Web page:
Advertising that uses women's bodies to sell a product has become so ubiquitous that most of us hardly bat an eye when we see a bikini-clad bottom sprawled across a highway billboard. We live in a society that normalizes advertising with female sexuality, and when something is socially normalized, most people go about ingesting it without protest.
Not everyone is so keen on complacency in the face of sexist marketing, however. In fact, upstanding ladies have been engaging with offensive advertising since the 1970s or so. A classic example of feminist graffiti comes in the form of spray-painted letters on the following billboard:
The ad suggests that sexual harassment is par for the course when attractive ladies are present. Pretty things get their bums grabbed at; it's just the way of the world. One spray-can-wielding feminist disagreed with the acceptance of sexual harassment as normal, everyday behavior. And plenty of contemporary feminists are following in that anonymous lady's footsteps. After all, we've not gotten terribly much better at advertising without offense since the '70s.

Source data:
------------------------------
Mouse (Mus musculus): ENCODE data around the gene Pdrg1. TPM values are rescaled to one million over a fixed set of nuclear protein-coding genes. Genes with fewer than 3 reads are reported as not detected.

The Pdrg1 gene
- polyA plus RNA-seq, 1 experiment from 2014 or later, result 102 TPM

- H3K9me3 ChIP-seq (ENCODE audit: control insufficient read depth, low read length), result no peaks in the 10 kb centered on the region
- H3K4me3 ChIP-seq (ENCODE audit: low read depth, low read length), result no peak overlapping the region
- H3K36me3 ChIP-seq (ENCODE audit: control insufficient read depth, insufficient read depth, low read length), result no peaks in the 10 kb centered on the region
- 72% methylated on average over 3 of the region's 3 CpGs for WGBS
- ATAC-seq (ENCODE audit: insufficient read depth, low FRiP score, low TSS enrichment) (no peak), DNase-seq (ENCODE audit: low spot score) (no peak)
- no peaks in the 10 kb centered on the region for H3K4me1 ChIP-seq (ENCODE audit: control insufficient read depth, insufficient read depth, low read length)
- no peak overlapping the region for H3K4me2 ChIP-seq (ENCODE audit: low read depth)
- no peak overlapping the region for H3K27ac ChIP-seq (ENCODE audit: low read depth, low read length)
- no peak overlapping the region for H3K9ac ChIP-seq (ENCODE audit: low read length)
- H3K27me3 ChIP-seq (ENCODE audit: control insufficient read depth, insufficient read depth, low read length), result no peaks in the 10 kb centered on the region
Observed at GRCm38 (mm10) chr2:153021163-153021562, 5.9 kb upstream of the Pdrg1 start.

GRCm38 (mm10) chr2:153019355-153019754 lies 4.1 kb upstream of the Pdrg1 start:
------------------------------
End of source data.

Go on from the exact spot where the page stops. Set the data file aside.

One New York culture jammer recently called out Stella Artois on an ad campaign that likened beautiful women to beautiful beer. The ad featured a well-dressed white man gazing longingly at a well-dressed, attractive woman drinking a goblet of the Belgian lager against a white background. In between the two individuals was the Stella logo and the text, "she is a thing of beauty". The anonymous ad hacker merely whited out the words "of beauty", leaving the ad reading "she is a thing"--perhaps the more accurate message to take away from the image. If we perpetuate the cultural norm that women are to be looked at and consumed much in the same way that beer is, we're effectively reducing women from full human beings to products. Depicting a man seeing a woman and a lager in the same light, to be used for the same purpose--his own pleasure--can be a dangerous method of advertising. Let's not forget we still live in a culture where women's bodies are often assumed to be the property of whoever desires them. Ads like this one can't possibly help.